It's hard to remember now, but just before the 2010s started— when Avatar redefined the blockbuster, and the Marvel Cinematic Universe's successes fueled Disney's industry-saving box-office renaissance—there were a lot of conversations about what the future of filmgoing might look like, and many believed the "going to the theater" part of it was on its way out.
HDTVs were everywhere, DVD still ruled, Blu-Ray was just dropping, and going to the theater was mostly just a giant pain in the ass, what with the high prices, the poor exhibition quality, and of course, the people—the phone checking, loud-talking, food-spilling people. In the time of COVID, it's hard to imagine anyone would consider the prospect of paying Regal or Cinemark over $10 a pop to spend two hours in a roomful of that as a privilege. It sounds more like the sort of trap the villain of a Saw movie might lay.
All the major theater chains have closed their operations indefinitely as the COVID crisis stretches out. So what are the movie studios doing? Making those 2008 conversations fresh and new again: Universal Pictures will allow customers to spend $14-20 to rent Emma, The Invisible Man, and The Hunt for 48 hours starting Friday, March 20 (click each title to read our reviews!). They're premiering Trolls: World Tour in the same way on Fri, April 10. Warner Bros. is hoping to give Harley Quinn: Birds of Prey a new lease on life after (unfairly) disappointing at the box-office by putting her on VOD Tues, March 24. Sony opened Vin Diesel's Bloodshot last Friday but last Friday basically doesn't count, so most people will get their first real crack at it Tues, March 24 on VOD. Hollywood's 800lb. Gorilla/Tyrannosaur/Unicron-hybrid Disney hasn't announced whether they're getting in on this, but they did make sure to put Frozen II on their Disney+ platform months early, and released Star Wars: The Rise of Skywalker digitally a couple days ahead of schedule as well.
This is sort of exciting, in the same awful, uncomfortable, and surreal way almost everything about being caught in a global pandemic that's simultaneously moving at lightspeed while putting the entire planet on pause is "exciting." But conversations about the theatrical experience dying were being taken seriously before YouTube became a content juggernaut, streaming networks essentially replaced cable television altogether, and high-speed internet (which should have been a public utility then and is an absolute fucking necessity for our country to function now) became our primary means of interpersonal communication.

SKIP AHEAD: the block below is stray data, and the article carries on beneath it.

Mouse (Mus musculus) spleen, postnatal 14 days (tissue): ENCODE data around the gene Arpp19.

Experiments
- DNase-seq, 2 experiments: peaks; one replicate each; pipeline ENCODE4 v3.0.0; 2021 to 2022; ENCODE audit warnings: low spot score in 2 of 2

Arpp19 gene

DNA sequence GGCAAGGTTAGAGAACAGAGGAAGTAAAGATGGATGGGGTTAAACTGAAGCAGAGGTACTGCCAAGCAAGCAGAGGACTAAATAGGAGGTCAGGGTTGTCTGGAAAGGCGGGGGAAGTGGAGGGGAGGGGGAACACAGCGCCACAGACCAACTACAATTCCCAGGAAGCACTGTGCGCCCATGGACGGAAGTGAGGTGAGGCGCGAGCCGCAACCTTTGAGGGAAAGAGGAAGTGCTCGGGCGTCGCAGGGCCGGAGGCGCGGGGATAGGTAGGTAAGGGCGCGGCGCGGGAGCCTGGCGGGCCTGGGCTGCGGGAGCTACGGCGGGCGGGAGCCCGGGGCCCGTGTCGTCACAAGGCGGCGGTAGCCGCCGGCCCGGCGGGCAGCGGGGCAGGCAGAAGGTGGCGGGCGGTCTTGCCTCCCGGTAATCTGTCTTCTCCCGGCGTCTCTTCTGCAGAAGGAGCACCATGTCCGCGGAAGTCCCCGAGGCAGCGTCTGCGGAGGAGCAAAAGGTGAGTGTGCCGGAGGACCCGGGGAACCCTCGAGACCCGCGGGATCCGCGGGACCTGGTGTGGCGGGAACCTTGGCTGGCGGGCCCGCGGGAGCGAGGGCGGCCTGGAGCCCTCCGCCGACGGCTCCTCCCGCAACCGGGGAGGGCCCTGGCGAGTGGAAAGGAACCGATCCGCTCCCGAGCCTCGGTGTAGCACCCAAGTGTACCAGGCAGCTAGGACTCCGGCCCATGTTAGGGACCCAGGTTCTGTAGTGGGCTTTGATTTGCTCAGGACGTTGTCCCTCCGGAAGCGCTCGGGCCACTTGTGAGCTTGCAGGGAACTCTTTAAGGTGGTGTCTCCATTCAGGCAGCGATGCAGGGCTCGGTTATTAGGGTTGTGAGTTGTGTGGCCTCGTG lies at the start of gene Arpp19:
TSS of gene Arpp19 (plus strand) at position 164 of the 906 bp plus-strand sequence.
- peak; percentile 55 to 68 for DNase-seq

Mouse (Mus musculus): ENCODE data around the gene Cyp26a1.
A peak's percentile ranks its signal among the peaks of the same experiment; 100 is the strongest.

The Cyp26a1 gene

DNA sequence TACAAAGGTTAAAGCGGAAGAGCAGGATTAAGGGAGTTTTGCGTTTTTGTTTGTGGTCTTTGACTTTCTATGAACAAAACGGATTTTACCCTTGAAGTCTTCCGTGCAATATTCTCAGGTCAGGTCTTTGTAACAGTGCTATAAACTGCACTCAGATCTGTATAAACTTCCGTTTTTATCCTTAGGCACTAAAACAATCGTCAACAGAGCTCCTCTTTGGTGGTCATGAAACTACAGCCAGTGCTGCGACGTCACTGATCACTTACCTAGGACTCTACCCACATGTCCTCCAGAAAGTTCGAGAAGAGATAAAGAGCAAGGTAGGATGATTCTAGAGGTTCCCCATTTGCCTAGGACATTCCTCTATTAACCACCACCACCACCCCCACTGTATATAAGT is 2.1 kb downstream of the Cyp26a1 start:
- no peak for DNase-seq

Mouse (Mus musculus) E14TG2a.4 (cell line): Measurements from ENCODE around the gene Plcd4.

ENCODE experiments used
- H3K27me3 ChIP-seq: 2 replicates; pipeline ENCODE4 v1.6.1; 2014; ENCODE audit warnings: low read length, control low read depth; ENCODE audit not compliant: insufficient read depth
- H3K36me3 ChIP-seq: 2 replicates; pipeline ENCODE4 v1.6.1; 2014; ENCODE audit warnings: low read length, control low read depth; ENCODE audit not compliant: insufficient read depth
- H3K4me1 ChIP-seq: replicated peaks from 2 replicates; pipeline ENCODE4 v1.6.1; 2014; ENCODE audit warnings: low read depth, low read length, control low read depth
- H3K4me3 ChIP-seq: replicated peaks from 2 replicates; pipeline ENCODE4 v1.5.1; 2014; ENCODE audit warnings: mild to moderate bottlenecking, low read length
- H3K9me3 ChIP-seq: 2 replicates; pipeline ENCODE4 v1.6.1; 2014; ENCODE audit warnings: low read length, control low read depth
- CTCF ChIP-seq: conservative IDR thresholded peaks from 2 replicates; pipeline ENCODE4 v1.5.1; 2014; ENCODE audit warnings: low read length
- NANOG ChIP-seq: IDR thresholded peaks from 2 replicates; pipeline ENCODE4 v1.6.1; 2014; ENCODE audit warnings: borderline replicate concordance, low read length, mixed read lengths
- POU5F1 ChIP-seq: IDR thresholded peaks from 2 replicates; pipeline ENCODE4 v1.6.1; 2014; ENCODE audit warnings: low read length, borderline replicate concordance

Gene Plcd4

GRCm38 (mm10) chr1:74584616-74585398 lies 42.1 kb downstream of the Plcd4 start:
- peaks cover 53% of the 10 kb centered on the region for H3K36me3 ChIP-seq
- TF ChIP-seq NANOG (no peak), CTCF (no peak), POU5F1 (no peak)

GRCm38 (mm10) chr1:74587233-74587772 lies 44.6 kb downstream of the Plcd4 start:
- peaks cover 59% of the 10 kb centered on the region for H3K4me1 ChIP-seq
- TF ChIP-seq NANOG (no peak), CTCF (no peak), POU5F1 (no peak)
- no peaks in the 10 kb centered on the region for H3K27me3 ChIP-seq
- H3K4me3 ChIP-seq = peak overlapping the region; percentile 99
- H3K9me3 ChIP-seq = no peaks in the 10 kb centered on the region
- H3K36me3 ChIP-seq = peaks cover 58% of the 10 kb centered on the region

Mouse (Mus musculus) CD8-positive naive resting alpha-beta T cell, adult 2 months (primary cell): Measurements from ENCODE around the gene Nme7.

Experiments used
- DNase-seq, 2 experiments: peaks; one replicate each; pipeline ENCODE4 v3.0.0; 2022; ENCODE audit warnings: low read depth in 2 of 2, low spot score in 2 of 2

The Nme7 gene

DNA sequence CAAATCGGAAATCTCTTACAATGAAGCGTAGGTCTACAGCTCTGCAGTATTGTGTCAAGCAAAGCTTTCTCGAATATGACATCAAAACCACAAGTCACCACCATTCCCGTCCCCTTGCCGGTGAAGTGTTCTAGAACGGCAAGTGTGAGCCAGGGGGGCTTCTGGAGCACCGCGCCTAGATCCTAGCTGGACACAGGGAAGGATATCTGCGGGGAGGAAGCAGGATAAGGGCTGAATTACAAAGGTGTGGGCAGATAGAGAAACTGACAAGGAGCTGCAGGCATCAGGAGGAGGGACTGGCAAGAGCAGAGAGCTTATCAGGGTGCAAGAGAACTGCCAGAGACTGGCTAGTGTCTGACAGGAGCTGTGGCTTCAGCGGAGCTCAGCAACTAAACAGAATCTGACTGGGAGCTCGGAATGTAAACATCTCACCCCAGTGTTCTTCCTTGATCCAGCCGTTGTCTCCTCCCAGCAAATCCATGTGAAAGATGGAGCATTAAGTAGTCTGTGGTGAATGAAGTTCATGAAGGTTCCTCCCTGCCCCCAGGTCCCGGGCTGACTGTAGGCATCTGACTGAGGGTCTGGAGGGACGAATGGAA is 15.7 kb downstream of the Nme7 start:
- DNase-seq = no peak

This weekend is the first real test for an entertainment industry that seems willing to consider finishing theatrical exhibition's inevitable transition from "moviegoing experience" to "theme-park ride." Should people feel like dropping $14-20 to watch Harley Quinn or The Invisible Man this weekend (and according to our reviews, they probably should! They're both really good!) other studios are absolutely going to play follow the leader.
And considering almost every major studio has their own streaming platform either already up and running or coming very soon (Universal = Peacock, WB = HBOMax, Disney/Fox = Disney+/Hulu, Paramount = CBS/Viacom All Access), it's probably not going to take much of a nudge for studios to start reserving many of their future releases for debut there, in the hopes it'll goose subscription numbers accordingly.
Theaters may not ever go away entirely, and I truly hope they don't—there's a legitimate magic in beautiful images moving across a giant screen—whether those images are as subtle as the shifts in an actor's micro-reactions during a quiet drama, or they're the Hulk splat-packing a digital Tom Hiddleston like a pug thrashing a chew-toy—but it's possible that COVID-19's impact might finally make them a place solely for seeing superheroes, and space-fights, and Avatar sequels (LOL jk those weird blue fuckers are never coming out), while basically every other form of entertainment goes straight to your screens at home.Harley Quinn, Trolls: World Tour, The Invisible Man, The Hunt, and Bloodshot will be available for rent or purchase on iTunes, Amazon, Vudu, and other digital movie retailers Fri, March 20, and Tues, March 24.